Student cleared of any blame for death crash

PUBLISHED: 15:58 12 November 2008 | UPDATED: 13:43 06 May 2010

A STUDENT has been cleared of any blame for an accident in which an 89-year-old man died. The victim had stepped into the path of the car in St Albans. An inquest into the death of Mr Sher Mohammed of Granville Road, St Albans, heard that he was deaf and

A STUDENT has been cleared of any blame for an accident in which an 89-year-old man died.

The victim had stepped into the path of the car in St Albans.

An inquest into the death of Mr Sher Mohammed of Granville Road, St Albans, heard that he was deaf and dumb and partially sighted.

He was struck in Hatfield Road close to the junction of Granville Road, on May 11 by a car in which David Cross, aged 22, from Lincolnshire, was driving from Hatfield where he had student digs, to St Albans.

Mr Cross told the inquest that the first he knew that he had hit someone was when he saw something out of the corner of his eye as he left The Crown junction in Hatfield Road heading towards the station.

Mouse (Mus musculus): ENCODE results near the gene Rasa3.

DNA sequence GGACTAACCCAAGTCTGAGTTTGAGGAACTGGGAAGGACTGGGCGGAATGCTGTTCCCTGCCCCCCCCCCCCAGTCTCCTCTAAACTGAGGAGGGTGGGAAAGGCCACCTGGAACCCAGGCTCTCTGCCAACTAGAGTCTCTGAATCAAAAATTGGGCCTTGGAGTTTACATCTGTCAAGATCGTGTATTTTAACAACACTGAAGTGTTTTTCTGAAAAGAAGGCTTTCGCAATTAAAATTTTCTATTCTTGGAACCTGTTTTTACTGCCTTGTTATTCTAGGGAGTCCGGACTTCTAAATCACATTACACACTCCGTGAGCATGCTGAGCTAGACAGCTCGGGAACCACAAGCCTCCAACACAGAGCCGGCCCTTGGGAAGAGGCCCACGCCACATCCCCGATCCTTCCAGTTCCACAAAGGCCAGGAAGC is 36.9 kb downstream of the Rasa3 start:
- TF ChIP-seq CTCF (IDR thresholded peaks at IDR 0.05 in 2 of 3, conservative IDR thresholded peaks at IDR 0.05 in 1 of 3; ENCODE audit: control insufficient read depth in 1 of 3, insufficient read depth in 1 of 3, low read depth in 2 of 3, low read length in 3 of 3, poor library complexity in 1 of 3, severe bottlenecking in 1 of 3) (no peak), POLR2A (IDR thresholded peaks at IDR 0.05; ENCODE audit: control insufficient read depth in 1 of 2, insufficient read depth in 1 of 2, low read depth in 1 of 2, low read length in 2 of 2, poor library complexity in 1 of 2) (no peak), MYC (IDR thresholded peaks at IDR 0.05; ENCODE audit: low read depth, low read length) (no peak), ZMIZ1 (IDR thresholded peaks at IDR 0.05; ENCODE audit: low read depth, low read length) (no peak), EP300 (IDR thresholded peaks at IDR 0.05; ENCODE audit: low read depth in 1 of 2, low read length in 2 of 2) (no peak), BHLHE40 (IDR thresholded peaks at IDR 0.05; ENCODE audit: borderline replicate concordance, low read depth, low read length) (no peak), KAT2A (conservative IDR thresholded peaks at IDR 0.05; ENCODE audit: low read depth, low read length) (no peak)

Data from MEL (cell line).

Mr Cross said: "There was a large bang and then my windscreen shattered. I swerved to the right and saw a gentleman lying in the road through my rear view mirror.."

The first person on the scene was Daniel Miscall who had been walking behind Mr Mohammed. He tried to give first aid as did a passing doctor before the ambulance arrived.

Taxi driver Mohammed Ayub, who was driving behind Mr Cross's car, said he saw Mr Mohammed put one foot out to cross the road before he saw him fly into the air.

No defects were found on Mr Cross's Ford Fiesta car and accident investigator Pc Andrew Peachment said he would not have had enough time to react to prevent the collision.

Recording a verdict of accidental death, Coroner Graham Danbury reassured Mr Cross there was nothing anyone could have done to prevent the accident.

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CountryPhile

I should probably have taken the hint! Walking out into the garden recently an unprecedented flock of thirty or more crows raucously greeted me from the treetops at the bottom of my garden. Cawing and croaking these big, black birds clung clumsily to the top most branches and twigs, jostling and flapping to stay balanced in a constant flurry of feathers. There is always something ominous about crows – they are after all carrion crows, the vultures of the bird world – always watching for scraps and weakness that might mean their next meal.

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